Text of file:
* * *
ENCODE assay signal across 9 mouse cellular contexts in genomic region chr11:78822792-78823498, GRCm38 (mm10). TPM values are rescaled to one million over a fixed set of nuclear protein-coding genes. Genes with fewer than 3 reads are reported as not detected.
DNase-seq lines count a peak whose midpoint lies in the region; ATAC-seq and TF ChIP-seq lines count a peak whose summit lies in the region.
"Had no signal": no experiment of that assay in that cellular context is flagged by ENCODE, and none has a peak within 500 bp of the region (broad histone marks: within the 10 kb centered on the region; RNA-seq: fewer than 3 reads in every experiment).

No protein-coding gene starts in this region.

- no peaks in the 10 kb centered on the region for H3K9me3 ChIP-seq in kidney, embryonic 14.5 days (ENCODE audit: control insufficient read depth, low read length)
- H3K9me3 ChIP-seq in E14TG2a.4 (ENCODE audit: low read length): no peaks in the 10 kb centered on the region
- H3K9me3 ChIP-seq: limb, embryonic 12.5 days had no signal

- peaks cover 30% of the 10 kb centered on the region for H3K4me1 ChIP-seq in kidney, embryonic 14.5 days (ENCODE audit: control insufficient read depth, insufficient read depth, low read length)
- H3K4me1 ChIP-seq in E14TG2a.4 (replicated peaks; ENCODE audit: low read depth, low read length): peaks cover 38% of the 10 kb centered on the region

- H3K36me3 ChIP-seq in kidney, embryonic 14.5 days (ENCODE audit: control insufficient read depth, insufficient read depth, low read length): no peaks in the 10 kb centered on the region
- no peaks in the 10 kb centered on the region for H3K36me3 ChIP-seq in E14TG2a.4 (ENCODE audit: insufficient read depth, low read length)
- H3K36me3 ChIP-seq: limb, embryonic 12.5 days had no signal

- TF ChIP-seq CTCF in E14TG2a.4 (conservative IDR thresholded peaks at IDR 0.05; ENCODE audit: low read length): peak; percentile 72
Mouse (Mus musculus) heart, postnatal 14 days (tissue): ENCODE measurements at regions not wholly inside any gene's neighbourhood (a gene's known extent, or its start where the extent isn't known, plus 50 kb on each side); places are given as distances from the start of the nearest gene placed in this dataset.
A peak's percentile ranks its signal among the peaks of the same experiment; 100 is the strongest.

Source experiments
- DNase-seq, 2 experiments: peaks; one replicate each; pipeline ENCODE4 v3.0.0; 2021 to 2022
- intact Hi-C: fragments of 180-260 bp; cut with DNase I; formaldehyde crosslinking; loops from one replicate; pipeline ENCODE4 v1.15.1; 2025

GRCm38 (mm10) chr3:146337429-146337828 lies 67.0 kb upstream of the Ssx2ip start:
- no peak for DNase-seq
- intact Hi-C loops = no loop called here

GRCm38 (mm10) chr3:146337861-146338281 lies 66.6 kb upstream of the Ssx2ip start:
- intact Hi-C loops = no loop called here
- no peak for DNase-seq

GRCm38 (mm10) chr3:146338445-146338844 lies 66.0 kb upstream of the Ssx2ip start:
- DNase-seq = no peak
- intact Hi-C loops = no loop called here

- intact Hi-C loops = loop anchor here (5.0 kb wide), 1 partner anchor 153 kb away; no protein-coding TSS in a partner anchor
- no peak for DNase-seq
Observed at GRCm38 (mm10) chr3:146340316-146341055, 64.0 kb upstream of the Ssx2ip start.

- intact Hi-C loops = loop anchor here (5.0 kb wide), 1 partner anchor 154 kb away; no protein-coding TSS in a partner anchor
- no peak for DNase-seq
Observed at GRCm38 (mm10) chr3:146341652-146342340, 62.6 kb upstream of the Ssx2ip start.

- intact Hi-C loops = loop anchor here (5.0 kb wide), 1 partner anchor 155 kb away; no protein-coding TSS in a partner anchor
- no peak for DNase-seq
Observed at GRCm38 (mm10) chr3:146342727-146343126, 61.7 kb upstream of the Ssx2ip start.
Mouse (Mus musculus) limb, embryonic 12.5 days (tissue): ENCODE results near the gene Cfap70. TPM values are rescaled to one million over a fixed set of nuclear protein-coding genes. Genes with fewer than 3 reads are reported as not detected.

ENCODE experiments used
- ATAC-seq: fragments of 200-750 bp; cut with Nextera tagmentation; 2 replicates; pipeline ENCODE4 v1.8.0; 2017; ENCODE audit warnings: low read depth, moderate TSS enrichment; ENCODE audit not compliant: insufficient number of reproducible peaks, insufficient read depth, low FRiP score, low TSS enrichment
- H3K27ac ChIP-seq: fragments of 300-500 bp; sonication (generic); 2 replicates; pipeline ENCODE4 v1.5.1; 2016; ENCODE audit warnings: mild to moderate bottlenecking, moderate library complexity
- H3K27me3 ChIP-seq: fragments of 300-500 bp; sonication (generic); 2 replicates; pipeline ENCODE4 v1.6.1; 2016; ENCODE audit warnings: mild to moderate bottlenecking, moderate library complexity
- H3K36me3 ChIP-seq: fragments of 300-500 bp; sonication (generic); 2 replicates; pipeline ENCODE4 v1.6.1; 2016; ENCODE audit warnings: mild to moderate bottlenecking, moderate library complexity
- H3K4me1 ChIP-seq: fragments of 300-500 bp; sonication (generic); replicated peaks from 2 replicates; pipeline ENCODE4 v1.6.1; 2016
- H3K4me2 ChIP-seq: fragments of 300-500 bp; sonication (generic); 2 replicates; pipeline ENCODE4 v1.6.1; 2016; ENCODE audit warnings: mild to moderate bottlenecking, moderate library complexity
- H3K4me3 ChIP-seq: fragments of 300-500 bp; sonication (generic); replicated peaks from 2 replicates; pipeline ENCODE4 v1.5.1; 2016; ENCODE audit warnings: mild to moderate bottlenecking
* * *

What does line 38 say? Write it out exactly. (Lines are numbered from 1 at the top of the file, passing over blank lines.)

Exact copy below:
ENCODE experiments used